After President Amy Gutmann's nomination to the role of next United States ambassador to Germany, Penn experts weighed in, supporting her because of her leadership record at Penn and political science background.
President Joe Biden officially announced Gutmann's nomination in a press release on July 2, confirming reports from earlier in the week that she had been nominated for the ambassadorship and would be leaving the University. If Gutmann is approved by the U.S. Senate and German president, she will become the first female ambassador to Germany.
Penn political science experts said that Gutmann’s experience as Penn’s president could aid her in the role of ambassador to Germany, citing her experience in administrative positions, bureaucratic maneuvering, and experience managing a large University system and community. Experts also pointed out the historical precedent of college presidents who served as previous ambassadors to other nations.
Gutmann is not the first college president to have been nominated to the position of ambassador to Germany. The third President of Cornell University Jacob G. Schurman acted as an ambassador to Germany from 1925 to 1930. Similarly, 23rd President of Harvard University James B. Conant served as the first Ambassador to West Germany from 1955 to 1957.
Mitchell Orenstein, Russian and East European Studies professor, said that he did not find Gutmann’s appointment to be surprising considering Germany’s historical emphasis on education.
“Germany is a country which pretty much invented the modern university. A lot of the U.S. universities actually are based on the German model. It's a country that probably respects academic achievement,” he said.
Still, Biden's choice to appoint Gutmann has drawn some criticism from experts. Many have questioned the Biden administration’s motives, citing his close relationship to the University, as well as Gutmann's experience in such a position. Biden has held the position of honorary “Benjamin Franklin Presidential Practice Professor” at Penn since 2017. Biden also established the Penn Biden Center for Diplomacy and Global Engagement in Washington, D.C.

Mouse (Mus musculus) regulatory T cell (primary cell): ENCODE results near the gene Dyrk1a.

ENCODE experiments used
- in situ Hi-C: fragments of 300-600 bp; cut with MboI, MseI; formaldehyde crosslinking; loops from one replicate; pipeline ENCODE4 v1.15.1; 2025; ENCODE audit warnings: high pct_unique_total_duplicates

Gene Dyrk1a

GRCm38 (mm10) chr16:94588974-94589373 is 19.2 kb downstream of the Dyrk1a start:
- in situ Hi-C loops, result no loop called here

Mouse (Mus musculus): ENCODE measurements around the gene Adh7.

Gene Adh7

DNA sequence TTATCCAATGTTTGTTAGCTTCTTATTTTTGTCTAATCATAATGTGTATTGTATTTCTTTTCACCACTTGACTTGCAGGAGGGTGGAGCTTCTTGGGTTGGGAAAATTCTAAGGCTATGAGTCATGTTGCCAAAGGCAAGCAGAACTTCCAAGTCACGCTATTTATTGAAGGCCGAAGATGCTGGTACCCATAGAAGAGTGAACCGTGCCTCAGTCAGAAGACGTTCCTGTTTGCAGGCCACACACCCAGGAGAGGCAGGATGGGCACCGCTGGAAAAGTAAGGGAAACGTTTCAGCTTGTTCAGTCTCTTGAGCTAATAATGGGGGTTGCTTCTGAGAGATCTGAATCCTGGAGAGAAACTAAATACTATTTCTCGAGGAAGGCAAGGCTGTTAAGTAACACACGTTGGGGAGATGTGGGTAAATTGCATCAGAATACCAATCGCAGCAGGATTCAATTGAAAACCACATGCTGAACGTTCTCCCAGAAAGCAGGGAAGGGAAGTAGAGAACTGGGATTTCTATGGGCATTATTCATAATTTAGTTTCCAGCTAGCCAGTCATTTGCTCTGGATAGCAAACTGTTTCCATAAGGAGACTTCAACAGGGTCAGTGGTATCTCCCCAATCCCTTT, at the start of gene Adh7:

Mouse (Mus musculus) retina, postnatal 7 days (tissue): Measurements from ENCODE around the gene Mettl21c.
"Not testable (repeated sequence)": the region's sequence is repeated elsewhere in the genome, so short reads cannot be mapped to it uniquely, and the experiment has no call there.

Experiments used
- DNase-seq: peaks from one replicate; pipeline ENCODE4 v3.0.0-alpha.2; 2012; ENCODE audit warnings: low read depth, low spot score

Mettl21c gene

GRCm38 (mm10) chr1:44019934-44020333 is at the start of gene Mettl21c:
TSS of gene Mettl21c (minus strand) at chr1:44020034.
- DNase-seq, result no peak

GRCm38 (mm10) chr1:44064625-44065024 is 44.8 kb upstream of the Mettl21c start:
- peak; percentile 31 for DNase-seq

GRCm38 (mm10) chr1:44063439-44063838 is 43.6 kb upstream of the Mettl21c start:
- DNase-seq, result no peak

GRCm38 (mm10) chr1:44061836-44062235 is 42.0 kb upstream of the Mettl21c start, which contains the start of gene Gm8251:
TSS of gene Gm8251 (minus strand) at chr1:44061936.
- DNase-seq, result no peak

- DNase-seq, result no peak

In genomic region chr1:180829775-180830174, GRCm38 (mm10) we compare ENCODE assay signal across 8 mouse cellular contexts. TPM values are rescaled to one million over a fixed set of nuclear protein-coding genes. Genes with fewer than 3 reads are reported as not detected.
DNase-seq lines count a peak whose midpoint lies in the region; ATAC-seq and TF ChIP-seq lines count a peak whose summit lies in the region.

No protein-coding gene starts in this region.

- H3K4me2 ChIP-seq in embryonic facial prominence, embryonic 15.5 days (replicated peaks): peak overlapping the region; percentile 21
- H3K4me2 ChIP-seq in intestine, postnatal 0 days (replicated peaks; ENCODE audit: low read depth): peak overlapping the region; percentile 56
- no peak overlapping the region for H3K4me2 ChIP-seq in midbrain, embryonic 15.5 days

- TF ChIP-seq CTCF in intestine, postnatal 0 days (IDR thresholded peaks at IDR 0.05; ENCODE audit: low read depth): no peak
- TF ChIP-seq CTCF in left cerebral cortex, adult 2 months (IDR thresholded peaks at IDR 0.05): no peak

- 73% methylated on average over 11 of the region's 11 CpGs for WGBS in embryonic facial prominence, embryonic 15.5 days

Brian Rosenwald, a 2006 College graduate, Senior Scholar in Residence at Penn, and political scientist, said he believes that anyone who has concerns regarding Gutmann's preparedness for the position are misguided.
"Anybody who says that she's not qualified is either (A) trying to create political headaches for the administration, or (B) is probably misogynistic," he said. "Realistically, it's not factoring in that you're talking about a tremendously accomplished woman who has really distinguished herself over decades, as first a political philosopher, and then a university president."
With multiple degrees in political science under her belt, as well as over 17 years as Penn's president, experts reassure that Gutmann is more than qualified for the position she was nominated for.
In 1972, Gutmann earned a master’s degree in political science from the London School of Economics, and in 1976, she received a Ph.D. in political science from Harvard. Gutmann worked at Princeton University as a professor of politics and provost from 1976 to 2004 — when she joined the Penn administration as president. Then-President Barack Obama also nominated Gutmann as chair to the Presidential Commission for the Study of Bioethical Issues in 2009.